Yesterday was a busy day, but somehow I managed to take three cats on walks. The most important of the three was Puma. About 8 months ago, as I was beginning Gloria Vanderbilt's training, Puma was getting daily walks in the neighborhood. Most days, he loved his walks, and looked forward to them. About midway through his walks, nearly without fail, he'd go into what I refer to as "Bliss Mode". He'd stop in his tracks, give me a loving gaze, begin kneading the ground, and solicit pets. It was marvelous, and the first time he did it, after nearly six months of difficult training and lots of fear, I nearly cried. So back to 8 months ago. Puma figured out how to get the door to the garage open and exit through the doggie door and escape into the neighborhood. He would be gone for roughly 12 hours each time he escaped. He was able to do this a number times until we figured out what was going on. On one of those occasions, he got into a fight with another animal. The next time I took him out on leash, he was seriously agitated, and when we encountered a red tom cat on our walk it really set him off. I'm pretty sure that's the cat that he'd fought with. I had to take him back home. The next few times I took him out, he was seriously agitated and scared and wanted to immediately return home. It was obvious that after his fight, he no longer felt safe on leash. At the same time, Gloria was making slow progress, so I decided to amp up her training schedule and discontinued Puma's walks. I figured it would take quite a while for Puma to get over his fear of being outside on leash again. Flash forward to this week. It was finally time to get him back on leash. I could tell he missed it dearly, but was still petrified of walking on leash. I decided the best course of action would be to take him to the park, away from the neighborhood where he'd had the fight. I struggled to get him in the car. He was terrified and howled all the way to the park. When I took him out, he was shivering. He was as afraid as he had been when I first began training him. So I sat down under a tree and held him in my lap for about half an hour. Finally, the shaking stoppedH and he was able to calmly look around. e wouldn't take an offered treat, which meant he was far from comfortable still. It appeared I was back at square one. So I got up to leave, but decided to carry him about 20 feet further in the park, and then set him down so he could walk/run back to the car...something he's more than willing to do when he's afraid. I set him down and he took off, but he'd gotten disoriented and was going in the wrong direction. He was walking deeper into the park rather than back toward the car. I decided to go with it, and we walked for about twenty minutes before I stopped him and turned him around. That was difficult. He still thought that he had been heading toward the car. So the walk back was punctuated by tons of stops and starts as he tried to turn around and refused to go forward. I was tenacious, and waited him out. He'd go another 6 feet and stop again. It took us quite a while to get back, but he finally realized his mistake and the last 100 yards or so were a breeze. The sun had set and night was right around the corner when we returned home. I let him out of the car and he walked into the front yard. I sat down on the porch and let out his leash so he could explore and sniff the front yard. Every minute or so he'd come up to me to be petted. I was amazed. I knew he was comfortable in the yard still, but this was almost like normal. I gave him a treat and he gobbled it down and wanted more. I gave him another and another. He began to purr. I tried to take him inside, but nope, he still wasn't ready, and then, to my surprise, he headed toward the sidewalk as if he wanted to go for a walk. I followed and he began to confidently walk in the neighborhood. Within a few moments, he went into bliss mode and began kneading the ground, gazing up at me lovingly, and brushing against me. I reached down to pet him and he jumped up to reach my hand. We walked another couple of feet and the gaze, the kneading, and the petting returned. This happened over and over again...every couple of feet...as we walked through the neighborhood. He was beside himself with joy and so was I. Something had clicked, like a switch had been flipped, and he was back. We didn't go far -- about four houses down -- when he stopped, sat down, and stared at the bushes in front of a house on the other side of the street. I figured this was it, one of the places where he'd likely encountered the other cat. After a few moments, I encouraged him to go on, but he still sat, staring at the bushes. I turned around and he followed me back home, going into bliss mode every foot or two. When we arrived home, he still wasn't ready to go in. I gave him a few more treats and then, to my surprise, he wanted to go back into the neighborhood again. We did. And this time, he stopped to watch a kid setting off sparkly fireworks. I thought he'd be scared, but he wasn't. He was intrigued. We watched for a minute or two and then I told him "come on", and turned toward home again. He was in bliss mode all the way home. Puma is back, and I couldn't be happier. And while this entry is all about Puma, at lunch time, Gloria had an amazing walk where she ended up catching a lizard!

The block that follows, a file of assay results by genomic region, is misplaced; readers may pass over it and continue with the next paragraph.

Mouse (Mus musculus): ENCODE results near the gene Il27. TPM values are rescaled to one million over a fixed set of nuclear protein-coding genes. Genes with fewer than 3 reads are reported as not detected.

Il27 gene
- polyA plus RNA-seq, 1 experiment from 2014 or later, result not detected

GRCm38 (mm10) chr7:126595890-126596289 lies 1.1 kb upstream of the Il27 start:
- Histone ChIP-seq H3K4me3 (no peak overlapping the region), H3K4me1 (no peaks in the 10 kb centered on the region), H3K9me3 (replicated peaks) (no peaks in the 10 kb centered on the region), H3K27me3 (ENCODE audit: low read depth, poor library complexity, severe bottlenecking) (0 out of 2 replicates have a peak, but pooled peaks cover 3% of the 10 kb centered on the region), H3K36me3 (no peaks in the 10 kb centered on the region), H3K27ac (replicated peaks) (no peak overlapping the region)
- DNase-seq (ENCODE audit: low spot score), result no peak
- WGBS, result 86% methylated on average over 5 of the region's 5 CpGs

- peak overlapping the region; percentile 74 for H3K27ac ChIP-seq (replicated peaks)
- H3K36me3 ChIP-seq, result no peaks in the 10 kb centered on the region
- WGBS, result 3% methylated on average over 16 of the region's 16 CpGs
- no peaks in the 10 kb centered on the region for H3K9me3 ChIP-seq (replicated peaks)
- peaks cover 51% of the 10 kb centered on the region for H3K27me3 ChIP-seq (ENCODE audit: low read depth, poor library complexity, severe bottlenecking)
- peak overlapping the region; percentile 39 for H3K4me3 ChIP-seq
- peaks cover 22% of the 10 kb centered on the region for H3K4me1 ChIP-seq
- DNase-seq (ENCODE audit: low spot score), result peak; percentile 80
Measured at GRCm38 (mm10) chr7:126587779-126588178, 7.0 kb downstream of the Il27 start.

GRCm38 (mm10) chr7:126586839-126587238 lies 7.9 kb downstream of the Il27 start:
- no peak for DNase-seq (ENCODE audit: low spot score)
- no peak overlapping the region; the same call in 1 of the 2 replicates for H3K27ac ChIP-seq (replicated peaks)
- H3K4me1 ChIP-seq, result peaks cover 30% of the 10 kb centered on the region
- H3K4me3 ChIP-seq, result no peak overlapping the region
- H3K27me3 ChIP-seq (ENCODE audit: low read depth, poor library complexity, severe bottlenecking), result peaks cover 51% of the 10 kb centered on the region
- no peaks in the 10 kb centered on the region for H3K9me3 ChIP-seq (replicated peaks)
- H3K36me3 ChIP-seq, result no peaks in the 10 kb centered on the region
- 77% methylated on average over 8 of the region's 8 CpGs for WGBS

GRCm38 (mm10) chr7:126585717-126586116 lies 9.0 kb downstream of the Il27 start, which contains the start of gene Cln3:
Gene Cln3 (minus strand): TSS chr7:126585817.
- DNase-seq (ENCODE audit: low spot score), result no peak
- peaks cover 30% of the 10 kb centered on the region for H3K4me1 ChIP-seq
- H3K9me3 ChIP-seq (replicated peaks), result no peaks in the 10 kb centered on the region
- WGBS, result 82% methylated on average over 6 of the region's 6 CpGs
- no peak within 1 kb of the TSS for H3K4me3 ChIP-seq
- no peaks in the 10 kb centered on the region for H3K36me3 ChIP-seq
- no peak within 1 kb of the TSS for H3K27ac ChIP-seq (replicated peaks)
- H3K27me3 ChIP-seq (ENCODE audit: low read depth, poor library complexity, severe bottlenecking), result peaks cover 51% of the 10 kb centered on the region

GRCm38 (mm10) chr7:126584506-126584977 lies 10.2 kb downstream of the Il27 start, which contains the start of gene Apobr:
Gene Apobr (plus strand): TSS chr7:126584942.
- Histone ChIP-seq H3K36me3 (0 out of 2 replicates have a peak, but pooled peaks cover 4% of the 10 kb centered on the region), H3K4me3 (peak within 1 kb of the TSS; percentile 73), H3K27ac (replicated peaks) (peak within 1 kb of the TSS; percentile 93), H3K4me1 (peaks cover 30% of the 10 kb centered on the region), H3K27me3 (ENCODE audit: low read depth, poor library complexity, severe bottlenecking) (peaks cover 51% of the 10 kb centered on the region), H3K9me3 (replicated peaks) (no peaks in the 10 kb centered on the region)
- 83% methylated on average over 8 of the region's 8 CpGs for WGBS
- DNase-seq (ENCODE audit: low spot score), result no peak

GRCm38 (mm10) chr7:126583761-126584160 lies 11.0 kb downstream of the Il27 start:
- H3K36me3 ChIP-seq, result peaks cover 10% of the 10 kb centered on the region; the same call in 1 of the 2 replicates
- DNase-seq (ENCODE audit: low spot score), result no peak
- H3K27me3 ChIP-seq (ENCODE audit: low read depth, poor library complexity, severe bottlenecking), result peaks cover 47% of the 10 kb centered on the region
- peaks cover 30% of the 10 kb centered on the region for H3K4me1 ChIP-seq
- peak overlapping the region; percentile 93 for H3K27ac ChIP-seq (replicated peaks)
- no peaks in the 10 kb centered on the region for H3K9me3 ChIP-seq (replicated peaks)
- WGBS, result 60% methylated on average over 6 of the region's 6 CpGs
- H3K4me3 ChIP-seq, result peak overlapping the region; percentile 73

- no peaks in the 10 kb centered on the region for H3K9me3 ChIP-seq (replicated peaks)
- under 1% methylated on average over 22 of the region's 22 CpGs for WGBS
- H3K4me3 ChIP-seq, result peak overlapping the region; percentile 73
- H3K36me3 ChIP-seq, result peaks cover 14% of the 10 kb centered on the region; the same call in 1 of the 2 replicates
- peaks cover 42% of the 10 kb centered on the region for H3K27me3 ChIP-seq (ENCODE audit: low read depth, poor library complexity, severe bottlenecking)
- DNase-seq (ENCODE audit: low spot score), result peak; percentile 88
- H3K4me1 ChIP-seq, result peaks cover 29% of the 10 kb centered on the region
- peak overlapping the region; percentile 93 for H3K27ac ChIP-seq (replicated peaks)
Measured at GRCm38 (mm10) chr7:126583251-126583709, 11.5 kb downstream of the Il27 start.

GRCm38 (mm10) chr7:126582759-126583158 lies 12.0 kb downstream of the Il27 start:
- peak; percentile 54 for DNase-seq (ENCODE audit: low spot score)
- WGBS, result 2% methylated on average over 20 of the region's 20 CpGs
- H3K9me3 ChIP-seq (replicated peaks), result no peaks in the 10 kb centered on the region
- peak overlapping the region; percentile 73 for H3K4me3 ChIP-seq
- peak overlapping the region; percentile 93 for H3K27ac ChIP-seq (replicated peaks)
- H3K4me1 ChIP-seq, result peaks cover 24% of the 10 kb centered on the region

I was so proud of my girl and though she didn't know what to do with it (good!) and it quickly got away, I could tell she was proud of her prowess too. I don't think I've ever seen her happier. Yeah, it was an amazing day all around.